If you’re making this in your kitchen before going to the campsite, put your meat portions into individual zip-top freezer bags and refrigerate or freeze them as appropriate. If you’re making these right before cooking time, or assembling the packets all the way, full steam ahead!
Prepare a sheet of heavy-duty aluminum foil for each portion to be cooked. If you’re making four portions, put 1/4 of the diced potatoes on each sheet of foil in an oblong shape. Add 1/4 of the diced carrots. Then add the sliced mushrooms, and the peas if you didn’t mix them into the meat. If you want to, splash on a little more hot pepper sauce and sprinkle a little more Chicago steak seasoning over the veggies. Sprinkle rosemary leaves over the veggies last.
Place a meat patty on top of each veggie pile. Lay sliced onions on top of the meat. You can opt to mix diced onions into the meat, but having tried both ways, I prefer putting slices on top. That way, as it cooks, the onions release their juice into the meat, and the juice from the meat patty cooks off in turn and runs over the veggies, giving them lots of delicious flavor as they cook. Carrots and potatoes cooked with beef are so, so good.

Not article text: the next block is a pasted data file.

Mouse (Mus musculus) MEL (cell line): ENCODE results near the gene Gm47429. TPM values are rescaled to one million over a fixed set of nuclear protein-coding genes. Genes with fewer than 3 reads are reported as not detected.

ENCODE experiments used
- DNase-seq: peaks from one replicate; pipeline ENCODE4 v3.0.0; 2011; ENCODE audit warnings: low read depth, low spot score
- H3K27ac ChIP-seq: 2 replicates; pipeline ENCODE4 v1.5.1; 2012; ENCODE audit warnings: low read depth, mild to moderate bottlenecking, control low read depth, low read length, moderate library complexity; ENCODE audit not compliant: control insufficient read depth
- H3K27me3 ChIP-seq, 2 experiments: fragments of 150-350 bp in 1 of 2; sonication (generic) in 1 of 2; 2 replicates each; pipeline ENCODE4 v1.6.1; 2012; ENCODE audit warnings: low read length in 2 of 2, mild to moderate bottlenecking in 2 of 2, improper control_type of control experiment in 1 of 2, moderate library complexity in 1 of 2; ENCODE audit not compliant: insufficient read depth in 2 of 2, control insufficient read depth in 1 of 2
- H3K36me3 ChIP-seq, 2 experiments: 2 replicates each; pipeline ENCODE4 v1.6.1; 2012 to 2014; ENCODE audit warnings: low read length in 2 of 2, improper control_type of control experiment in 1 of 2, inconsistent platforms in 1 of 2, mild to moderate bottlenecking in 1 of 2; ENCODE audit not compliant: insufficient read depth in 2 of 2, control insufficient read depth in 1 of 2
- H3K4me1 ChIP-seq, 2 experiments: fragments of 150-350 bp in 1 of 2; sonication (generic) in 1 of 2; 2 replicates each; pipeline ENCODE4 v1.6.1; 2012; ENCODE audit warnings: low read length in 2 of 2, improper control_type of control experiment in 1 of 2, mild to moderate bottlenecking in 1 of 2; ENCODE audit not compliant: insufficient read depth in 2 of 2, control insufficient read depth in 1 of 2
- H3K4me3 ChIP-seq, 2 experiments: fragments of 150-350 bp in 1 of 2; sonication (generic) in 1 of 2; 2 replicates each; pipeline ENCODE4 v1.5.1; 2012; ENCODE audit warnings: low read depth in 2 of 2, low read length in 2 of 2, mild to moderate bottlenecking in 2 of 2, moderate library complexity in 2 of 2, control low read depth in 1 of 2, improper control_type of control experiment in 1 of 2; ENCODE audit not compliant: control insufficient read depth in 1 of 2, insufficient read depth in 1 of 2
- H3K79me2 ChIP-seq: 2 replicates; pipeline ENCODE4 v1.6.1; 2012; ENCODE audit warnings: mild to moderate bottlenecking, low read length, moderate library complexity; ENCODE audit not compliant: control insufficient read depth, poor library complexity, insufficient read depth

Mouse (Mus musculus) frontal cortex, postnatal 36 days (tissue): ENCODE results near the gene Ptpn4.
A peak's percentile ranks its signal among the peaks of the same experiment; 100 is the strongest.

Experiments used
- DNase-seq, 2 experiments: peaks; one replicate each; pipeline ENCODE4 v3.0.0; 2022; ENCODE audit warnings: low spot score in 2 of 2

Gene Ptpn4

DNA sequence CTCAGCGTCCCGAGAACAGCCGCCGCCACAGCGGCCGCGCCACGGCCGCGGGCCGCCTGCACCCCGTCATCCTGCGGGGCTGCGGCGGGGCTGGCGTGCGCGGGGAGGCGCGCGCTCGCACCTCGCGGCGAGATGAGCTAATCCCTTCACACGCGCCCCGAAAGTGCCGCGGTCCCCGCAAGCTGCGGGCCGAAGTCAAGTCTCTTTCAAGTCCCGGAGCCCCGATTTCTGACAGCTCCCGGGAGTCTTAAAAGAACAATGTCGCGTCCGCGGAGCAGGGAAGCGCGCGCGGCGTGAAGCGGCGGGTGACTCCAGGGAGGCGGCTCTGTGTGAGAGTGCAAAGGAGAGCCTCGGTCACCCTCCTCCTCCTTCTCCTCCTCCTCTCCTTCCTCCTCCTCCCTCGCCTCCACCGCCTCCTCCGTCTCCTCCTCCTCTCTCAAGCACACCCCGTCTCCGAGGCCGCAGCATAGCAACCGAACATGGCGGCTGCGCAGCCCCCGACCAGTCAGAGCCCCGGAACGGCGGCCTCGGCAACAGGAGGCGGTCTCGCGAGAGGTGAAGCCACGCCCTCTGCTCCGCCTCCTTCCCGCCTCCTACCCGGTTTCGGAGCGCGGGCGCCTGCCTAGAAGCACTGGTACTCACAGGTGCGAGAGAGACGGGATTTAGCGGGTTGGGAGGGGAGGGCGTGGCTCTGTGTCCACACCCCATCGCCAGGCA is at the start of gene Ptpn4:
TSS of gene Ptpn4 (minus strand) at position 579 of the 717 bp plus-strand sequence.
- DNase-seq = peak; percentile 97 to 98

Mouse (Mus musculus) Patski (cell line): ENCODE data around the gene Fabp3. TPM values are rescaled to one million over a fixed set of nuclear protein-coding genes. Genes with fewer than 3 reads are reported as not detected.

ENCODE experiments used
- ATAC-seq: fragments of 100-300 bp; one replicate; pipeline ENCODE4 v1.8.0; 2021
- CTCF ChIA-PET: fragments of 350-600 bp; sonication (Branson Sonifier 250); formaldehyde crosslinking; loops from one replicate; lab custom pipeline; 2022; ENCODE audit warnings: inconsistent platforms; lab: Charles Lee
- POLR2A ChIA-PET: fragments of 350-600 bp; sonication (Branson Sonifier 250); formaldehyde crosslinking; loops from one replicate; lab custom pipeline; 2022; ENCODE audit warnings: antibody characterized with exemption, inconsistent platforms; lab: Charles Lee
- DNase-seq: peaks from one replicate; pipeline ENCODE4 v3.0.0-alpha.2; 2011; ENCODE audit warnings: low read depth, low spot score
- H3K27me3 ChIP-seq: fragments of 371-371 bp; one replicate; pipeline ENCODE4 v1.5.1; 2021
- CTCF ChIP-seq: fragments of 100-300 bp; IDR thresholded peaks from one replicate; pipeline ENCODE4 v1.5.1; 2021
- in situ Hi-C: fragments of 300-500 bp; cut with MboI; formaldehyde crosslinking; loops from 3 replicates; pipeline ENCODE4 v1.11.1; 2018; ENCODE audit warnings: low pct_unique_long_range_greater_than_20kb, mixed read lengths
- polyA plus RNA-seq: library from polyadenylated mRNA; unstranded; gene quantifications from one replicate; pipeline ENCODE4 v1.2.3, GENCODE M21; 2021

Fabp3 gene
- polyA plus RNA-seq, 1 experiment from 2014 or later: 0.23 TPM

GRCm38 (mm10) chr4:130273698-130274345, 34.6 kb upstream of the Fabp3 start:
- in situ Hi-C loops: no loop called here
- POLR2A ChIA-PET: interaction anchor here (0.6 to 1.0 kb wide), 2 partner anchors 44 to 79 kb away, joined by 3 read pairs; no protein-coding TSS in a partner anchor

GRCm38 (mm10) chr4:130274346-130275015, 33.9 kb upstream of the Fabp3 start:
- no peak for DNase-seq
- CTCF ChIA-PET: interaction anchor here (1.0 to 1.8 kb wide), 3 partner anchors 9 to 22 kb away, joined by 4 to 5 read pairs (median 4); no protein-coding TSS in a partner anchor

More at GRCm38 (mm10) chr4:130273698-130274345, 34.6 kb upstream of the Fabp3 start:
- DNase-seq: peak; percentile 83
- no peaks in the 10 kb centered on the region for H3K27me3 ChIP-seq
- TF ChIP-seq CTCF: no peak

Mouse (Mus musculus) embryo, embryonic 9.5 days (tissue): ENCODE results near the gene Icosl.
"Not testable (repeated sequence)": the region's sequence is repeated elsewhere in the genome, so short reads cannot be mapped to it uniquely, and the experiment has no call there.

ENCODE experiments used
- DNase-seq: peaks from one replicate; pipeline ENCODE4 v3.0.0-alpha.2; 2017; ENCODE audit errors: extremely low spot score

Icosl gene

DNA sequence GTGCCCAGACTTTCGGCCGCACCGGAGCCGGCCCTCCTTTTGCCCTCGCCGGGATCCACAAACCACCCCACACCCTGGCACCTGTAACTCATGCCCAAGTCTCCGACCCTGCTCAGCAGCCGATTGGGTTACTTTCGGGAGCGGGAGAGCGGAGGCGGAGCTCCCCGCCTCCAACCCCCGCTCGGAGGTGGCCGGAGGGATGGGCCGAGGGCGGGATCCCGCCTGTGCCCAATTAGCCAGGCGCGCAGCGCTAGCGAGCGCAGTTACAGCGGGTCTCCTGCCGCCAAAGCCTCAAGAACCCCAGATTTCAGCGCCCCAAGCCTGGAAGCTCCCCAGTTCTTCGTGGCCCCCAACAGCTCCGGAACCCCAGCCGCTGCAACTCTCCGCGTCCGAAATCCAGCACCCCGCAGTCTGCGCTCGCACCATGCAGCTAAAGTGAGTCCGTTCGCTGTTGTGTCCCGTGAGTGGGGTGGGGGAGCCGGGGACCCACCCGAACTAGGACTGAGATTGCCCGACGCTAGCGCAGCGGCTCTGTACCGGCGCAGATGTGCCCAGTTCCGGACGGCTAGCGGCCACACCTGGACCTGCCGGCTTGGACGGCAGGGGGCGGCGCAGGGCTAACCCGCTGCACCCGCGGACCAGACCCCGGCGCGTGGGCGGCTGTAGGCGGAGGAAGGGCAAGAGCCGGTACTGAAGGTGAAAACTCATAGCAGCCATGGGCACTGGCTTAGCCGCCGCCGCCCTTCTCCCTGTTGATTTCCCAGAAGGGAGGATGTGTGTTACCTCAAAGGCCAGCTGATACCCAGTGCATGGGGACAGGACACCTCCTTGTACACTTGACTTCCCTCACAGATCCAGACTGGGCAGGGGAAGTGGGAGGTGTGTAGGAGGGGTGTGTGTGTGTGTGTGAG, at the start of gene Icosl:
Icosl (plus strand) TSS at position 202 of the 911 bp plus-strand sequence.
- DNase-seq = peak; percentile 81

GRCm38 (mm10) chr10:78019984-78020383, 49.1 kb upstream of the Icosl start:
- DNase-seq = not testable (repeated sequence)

Now it’s time to seal the packets. Pick up the sides of the foil that run parallel to your oblong pile of soon-to-be-delicious food. Bring the other open ends together at the top and roll them down together until you reach the food. Then roll up the ends to create a nice packet. (See photo.) You want it to keep steam in so that heat cooks the food instead of escaping and letting your food dry out and maybe burn.
How long you cook depends on the cooking method, how much you packed into a single foil packet, and how big your chunks of veggies are. Bigger packets and chunks take longer. Your food is done when the meat is cooked through and the potatoes are soft enough to easily pierce with a fork.
On hot campfire coals or indirect heat on a grill, that might be 45-60 minutes, or maybe even longer. One good thing about this recipe it it’s pretty hard to overcook it. Camping is supposed to be relaxing and not heavily scheduled, so just chill out and wait until it’s done. It will smell great. Keep an eye out for bears.
If cooking in an oven, go for 75-90 minutes at 425F, and put the packets on a baking sheet in case any juice leaks. It kept raining here, so I had to cook mine in the oven! I left them in for around 105 minutes, and it was done and not burned.
Be careful when you open the foil packets! All that steam will escape in your general direction, and steam burns are bad news. Piping-hot juice will likely be sloshing around too, so watch out. Danger is everywhere! But it’s worth the risk for this delicious, hearty meal. You have a fully stocked first aid kit, right?
You might be thinking, “That is not exactly the prettiest food I’ve ever seen.” And you’re right. But it smells great, and here’s the best part: it’s meant to be eaten by firelight! Grab a fork and enjoy.